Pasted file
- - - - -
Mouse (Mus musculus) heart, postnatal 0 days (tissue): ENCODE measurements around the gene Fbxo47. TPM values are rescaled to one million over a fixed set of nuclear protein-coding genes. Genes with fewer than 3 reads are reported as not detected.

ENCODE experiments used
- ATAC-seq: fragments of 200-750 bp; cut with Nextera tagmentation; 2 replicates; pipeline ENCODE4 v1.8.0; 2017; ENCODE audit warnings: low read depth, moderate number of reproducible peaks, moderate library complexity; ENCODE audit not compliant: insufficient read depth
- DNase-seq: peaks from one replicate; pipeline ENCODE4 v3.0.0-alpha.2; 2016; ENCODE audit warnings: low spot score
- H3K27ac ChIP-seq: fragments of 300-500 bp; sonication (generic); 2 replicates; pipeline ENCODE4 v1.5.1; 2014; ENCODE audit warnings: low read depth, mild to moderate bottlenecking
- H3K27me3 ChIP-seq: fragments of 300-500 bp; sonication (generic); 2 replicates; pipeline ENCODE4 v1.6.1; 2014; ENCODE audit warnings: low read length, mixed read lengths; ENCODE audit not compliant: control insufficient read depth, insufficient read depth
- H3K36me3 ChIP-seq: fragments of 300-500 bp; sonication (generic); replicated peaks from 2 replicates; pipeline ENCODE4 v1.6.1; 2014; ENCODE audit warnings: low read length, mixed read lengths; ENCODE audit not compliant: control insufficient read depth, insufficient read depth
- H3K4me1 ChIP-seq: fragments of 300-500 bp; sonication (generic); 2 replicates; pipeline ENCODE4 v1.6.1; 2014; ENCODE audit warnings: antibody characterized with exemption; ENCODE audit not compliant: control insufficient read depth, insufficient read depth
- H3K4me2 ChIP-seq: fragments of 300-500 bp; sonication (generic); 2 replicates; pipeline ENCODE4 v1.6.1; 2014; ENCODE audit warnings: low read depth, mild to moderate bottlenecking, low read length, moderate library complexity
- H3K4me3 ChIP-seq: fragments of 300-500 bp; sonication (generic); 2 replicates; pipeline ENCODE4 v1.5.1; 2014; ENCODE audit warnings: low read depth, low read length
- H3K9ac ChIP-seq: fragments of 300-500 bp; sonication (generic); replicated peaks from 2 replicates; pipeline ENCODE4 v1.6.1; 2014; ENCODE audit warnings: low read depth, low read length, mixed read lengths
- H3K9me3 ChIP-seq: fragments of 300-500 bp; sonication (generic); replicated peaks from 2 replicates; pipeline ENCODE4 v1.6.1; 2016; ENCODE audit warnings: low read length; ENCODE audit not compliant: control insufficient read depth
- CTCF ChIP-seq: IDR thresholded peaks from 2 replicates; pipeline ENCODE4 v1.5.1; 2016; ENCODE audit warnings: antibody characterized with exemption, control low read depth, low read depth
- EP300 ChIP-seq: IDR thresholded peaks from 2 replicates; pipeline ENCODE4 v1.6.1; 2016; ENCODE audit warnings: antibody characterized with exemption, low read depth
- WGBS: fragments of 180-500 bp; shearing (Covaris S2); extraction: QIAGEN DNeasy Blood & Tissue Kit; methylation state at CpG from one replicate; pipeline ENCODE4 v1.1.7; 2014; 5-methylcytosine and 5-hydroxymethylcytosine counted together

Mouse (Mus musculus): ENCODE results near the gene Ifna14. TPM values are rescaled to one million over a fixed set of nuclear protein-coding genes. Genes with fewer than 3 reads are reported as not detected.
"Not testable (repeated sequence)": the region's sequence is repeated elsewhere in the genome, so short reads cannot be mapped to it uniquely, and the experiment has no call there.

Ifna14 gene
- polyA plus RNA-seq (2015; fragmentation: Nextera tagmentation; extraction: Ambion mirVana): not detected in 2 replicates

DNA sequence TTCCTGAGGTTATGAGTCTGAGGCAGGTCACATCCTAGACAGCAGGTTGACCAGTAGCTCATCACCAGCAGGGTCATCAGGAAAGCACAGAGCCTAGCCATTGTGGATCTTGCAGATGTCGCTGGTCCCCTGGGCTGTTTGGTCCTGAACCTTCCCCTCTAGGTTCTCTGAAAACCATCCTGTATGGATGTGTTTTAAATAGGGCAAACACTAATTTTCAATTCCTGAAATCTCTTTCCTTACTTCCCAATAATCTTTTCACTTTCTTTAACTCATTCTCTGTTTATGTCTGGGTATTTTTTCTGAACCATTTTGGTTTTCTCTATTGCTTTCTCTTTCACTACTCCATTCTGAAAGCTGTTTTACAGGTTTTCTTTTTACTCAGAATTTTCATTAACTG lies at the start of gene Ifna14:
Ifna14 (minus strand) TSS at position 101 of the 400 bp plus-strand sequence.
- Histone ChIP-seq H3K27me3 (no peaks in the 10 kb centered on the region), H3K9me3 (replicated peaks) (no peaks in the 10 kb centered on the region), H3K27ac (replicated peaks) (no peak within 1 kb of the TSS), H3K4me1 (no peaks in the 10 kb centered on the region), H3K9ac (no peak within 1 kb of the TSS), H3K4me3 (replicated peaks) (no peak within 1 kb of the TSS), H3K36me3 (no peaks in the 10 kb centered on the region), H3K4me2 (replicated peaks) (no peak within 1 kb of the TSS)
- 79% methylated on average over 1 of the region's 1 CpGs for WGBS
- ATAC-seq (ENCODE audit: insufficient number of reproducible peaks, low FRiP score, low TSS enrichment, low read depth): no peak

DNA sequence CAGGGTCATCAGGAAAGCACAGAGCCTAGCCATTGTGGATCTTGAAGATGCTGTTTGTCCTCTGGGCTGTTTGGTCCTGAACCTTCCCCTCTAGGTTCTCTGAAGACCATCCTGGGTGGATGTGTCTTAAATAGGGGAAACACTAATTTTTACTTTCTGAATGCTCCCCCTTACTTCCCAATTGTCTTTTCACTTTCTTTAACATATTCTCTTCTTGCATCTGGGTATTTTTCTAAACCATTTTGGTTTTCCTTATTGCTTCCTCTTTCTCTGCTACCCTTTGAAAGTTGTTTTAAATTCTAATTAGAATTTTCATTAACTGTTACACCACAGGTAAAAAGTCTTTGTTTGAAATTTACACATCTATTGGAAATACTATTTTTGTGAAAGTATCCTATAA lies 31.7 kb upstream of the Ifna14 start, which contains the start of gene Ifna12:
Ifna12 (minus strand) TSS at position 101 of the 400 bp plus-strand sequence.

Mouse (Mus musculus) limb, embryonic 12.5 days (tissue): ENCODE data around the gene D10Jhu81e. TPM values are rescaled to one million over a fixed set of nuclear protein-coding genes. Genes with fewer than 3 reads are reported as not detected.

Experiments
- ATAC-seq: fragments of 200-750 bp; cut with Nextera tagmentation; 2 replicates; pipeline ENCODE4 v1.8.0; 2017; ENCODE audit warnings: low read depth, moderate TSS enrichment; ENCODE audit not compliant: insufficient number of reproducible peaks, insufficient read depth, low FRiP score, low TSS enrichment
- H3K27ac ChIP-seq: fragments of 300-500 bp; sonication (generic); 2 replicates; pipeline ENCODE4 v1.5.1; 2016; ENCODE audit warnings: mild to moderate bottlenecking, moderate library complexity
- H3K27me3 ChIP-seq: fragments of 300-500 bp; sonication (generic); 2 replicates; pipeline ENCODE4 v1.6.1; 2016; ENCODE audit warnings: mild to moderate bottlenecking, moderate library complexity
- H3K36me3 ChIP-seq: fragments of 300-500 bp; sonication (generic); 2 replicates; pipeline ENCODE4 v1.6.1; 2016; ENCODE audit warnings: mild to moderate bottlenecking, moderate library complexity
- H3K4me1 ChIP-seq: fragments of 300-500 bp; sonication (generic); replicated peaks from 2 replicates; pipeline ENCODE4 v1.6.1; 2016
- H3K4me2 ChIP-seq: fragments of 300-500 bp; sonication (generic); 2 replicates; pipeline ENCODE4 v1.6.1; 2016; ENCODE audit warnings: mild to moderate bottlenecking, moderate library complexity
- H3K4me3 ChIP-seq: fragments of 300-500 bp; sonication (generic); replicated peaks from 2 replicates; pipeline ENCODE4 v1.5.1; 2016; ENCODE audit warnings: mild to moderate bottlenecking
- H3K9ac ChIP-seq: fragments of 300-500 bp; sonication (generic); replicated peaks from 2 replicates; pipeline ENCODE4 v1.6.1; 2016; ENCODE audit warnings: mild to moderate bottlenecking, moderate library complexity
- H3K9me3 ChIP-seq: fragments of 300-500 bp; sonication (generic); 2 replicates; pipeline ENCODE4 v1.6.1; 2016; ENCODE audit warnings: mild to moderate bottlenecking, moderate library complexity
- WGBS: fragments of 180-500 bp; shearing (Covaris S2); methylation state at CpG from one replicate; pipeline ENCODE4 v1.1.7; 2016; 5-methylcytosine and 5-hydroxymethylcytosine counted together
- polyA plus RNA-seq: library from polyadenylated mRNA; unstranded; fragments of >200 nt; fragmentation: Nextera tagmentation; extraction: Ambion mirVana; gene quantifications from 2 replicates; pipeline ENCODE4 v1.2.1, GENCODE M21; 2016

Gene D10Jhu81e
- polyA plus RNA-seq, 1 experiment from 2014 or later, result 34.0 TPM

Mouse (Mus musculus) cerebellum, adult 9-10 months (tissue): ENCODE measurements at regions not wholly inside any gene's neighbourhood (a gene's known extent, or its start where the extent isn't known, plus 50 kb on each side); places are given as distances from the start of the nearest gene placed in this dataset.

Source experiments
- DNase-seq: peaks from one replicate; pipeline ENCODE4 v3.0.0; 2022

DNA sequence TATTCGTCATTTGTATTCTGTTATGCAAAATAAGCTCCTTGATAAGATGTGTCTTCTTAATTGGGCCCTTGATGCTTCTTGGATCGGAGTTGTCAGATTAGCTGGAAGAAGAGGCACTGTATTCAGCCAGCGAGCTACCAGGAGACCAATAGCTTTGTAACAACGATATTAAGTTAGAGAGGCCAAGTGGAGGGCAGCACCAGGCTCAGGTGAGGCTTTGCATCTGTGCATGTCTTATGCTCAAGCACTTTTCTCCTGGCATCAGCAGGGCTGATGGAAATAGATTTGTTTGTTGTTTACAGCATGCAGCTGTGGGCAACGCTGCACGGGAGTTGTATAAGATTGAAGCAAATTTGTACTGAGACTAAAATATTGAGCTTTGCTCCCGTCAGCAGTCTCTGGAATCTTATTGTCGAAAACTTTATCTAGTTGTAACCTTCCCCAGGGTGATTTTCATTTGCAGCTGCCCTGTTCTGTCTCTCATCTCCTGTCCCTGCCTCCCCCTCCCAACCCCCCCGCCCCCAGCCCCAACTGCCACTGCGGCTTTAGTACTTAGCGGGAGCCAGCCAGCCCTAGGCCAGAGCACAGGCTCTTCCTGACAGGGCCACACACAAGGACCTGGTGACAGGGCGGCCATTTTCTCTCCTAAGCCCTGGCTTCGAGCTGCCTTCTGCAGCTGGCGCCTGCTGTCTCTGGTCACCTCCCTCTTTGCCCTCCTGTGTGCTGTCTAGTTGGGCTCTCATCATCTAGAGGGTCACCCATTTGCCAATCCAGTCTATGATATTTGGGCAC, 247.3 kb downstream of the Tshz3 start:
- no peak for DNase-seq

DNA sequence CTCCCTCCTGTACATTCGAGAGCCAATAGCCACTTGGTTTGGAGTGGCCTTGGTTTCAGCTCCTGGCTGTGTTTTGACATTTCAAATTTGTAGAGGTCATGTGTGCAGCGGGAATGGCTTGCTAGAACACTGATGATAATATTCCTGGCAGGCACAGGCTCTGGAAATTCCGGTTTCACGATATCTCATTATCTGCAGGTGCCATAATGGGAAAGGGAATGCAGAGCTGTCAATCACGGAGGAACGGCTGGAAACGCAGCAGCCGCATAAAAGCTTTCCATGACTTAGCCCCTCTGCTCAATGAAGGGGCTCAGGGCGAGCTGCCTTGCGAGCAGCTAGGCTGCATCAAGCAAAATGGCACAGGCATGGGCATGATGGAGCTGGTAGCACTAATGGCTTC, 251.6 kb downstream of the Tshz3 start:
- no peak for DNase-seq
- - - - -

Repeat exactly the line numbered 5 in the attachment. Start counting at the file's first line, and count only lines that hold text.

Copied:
- H3K27ac ChIP-seq: fragments of 300-500 bp; sonication (generic); 2 replicates; pipeline ENCODE4 v1.5.1; 2014; ENCODE audit warnings: low read depth, mild to moderate bottlenecking